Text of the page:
The coracoid process is a finger like projection from the scapula. It projects anteriorly and laterally. The coracoid process serves as an attachment point for muscles and helps to stabilize the clavicle and shoulder joint via ligaments. It runs in close proximity to the glenohumeral joint. Because of this, it can be confused for the head of the humerus. The coracoid process is an interesting structure because it is a connection between the arm, shoulder, and anterior chest wall.
The coracoid process has three muscle attachments. Pectoralis minor attaches ribs 3-5 to the coracoid process. Coracobrachialis attaches from the upper 1/3 of the body of the humerus to the coracoid process. Finally, the short head of the biceps brachii attaches to the coracoid process while the long head attaches to the superior aspect of the glenoid. At its other end, the biceps brachii attaches to the radial tubercle and bicipital aponeurosis into deep fascia on the medial part of the forearm. The pectoralis minor is innervated and pierced by the medial pectoral nerve (C6-T1). Extramural fibers from the nerves innervating the intercostal muscles communicate with the medial pectoral nerve. The biceps brachii and coracobrachialis are innervated by the musculocutaneous nerve.
There are 5 ligaments from the coracoid process involved with limiting the motion of the clavicle and acromion. The coracoclavicular ligament (formed by the conoid and trapezoid ligament) limits the movement of the clavicle. Conoid and trapezoid are attached to each other. The trapezoid is the anterior portion and conoid is posterior. Both attach to undersurface of the clavicle. Considered part of AC joint even though it is not actually part of the joint because of its importance in maintaining the relationship of the joint.
The coracoacromial ligament forms a vault protecting the head of the humerus. It is located deep to the deltoid and has the supraspinatus tendon deep to it. The coracohumeral ligament attaches from the base of the coracoid process to the lesser and greater tubercle of the humerus blending with the tendon of supraspinatus. It is also a part of the shoulder joint capsule.
Posteriorly, there is the superior transverse scapular ligament, which has the suprascapular nerve (innervate supraspinatus and infraspinatus) that runs between it and the suprascapular notch. The position of the scapula on the rib cage may have an effect on the suprascapular nerve passing under the ligament. The costocoracoid ligament is the thick lateral border of the coracoclavicular fascia extending from the coracoid process to the cartilage of the first rib.
Fascially, the clavicopectoral fascia is deep to the deep layer of the pectoral fascia. There is loose connective tissue between them to allow the fascias to glide independently of each other. The clavicopectoral fascia arises from the clavicle and envelops the pectoralis minor and subclavian muscles. There is a triangular shaped layer of the clavicopectoral fascia from the upper border of pectoralis minor to the clavicle named the coracoclavicular fascia. The coracoclavicular fascia is pierced by the thoracoacromial artery, the lateral pectoral nerve, and the cephalic vein. The clavicopectoral fascia continues laterally to help form the axillary fascia and the fascia of the coracobrachialis muscle. Superiorly, deep layer covering the subclavius muscle blends with the deep cervical fascia. Medially the coracoclavicular fascia extends from the coracoid process to the cartilage of the first rib with its thick lateral border named the costocoracoid ligament.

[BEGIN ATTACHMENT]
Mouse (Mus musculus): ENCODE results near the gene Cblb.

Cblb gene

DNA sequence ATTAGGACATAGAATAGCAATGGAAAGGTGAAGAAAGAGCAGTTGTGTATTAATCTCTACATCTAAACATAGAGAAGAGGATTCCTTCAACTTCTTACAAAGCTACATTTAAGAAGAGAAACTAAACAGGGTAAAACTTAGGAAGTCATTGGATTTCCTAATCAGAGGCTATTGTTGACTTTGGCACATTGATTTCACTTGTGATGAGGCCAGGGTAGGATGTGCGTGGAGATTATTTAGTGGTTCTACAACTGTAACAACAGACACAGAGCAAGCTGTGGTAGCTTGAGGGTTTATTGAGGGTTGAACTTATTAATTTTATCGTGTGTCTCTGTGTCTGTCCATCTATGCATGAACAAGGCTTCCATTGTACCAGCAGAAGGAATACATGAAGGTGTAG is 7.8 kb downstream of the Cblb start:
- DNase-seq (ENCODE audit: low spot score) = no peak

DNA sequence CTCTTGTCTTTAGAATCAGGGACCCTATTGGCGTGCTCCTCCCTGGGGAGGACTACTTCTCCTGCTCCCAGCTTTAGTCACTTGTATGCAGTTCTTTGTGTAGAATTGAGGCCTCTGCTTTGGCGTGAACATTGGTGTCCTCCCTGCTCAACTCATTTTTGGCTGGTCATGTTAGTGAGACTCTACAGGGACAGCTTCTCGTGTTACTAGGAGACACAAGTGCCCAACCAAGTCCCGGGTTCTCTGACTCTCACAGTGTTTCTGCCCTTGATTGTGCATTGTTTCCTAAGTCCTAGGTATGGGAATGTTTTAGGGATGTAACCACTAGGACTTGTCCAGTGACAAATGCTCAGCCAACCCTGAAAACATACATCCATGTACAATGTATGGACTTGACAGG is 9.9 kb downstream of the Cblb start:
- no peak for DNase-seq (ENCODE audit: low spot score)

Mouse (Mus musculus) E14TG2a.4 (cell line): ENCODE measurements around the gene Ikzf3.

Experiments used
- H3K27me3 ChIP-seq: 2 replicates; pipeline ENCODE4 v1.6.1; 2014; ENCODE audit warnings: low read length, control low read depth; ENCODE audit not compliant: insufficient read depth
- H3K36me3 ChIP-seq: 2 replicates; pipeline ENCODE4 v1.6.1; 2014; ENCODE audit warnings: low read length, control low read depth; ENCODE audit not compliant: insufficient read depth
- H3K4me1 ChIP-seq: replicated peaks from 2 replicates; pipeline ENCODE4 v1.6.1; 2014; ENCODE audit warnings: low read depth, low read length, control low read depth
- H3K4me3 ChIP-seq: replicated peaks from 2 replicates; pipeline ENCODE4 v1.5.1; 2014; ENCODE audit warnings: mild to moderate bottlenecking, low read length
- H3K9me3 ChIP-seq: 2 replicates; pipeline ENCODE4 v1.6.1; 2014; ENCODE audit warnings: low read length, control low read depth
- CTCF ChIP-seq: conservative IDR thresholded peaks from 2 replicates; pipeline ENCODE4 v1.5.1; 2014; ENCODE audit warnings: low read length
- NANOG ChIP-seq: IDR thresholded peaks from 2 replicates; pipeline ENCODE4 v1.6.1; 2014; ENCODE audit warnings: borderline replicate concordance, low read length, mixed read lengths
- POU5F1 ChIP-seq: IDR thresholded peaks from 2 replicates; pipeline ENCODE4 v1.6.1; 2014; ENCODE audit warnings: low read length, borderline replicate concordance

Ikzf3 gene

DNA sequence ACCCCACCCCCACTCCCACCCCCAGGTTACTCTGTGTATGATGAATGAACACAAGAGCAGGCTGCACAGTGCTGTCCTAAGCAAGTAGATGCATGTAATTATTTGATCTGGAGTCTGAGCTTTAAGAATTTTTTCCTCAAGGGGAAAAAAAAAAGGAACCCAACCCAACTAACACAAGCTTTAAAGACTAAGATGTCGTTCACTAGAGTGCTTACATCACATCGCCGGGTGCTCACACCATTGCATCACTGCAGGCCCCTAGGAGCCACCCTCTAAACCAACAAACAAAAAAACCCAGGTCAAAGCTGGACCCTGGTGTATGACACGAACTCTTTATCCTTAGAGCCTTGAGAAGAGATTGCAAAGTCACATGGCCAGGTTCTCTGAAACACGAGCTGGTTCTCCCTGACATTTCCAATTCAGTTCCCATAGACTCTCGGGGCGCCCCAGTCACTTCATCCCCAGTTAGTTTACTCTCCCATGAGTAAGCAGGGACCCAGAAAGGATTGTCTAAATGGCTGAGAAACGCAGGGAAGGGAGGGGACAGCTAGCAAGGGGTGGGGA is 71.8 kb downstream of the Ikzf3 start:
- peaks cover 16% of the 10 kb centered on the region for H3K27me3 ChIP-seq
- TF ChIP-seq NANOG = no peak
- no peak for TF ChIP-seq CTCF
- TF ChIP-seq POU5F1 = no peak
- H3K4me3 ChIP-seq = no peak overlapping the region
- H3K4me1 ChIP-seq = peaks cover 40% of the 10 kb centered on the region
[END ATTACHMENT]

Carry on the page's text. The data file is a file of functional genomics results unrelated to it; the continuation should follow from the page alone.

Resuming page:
The cords of the brachial plexus run medial to the body of the coracoid process and run deep to the pectoralis minor muscle and between the rib cage. The musculocutaneous nerve runs medially to the coracoid process and pierces the coracobrachialis muscle. It often has motor branches that pierce the coracobrachialis muscle prior to the main nerve.
The axillary lymphatic plexus runs in close proximity to the coracoid process. They collect lymph from the arm, deltopectoral, and lateral thoracic regions on their way to left and right thoracic ducts.
As with any structure, it is always important to understand normal versus abnormal anatomy. As a rule of thumb, always palpate and compare both sides to feel how they compare in motion, sensitivity, asymmetry, and anything else that stands out. Always recheck after treatment to evaluate what, if any, effect the treatment has had.
With the patient supine, find the coracoid process just inferior to the lateral clavicle and medial to the head of the humerus. Spring on the coracoid process to assess what motion the coracoid process has. Usually a more restricted coracoid process will feel denser and be more sensitive than a properly working coracoid process. The clavicle will often feel less mobile when the coracoid process feels restricted. This has to do with the coracoclavicular and coracoacromial ligaments being taut likely from the dysfunctions.
The coracoid process is part of the scapula and with any structure of the shoulder, an important place to consider first is the rib cage and thoracic spine. The rib cage is the base upon which the shoulder sits. If the shoulders are pulled forward, it may be due to one side or both sides of the rib cage being stuck in extension or a rotational curve in the spine and ribs, or exaggerated kyphosis of the thoracic spine.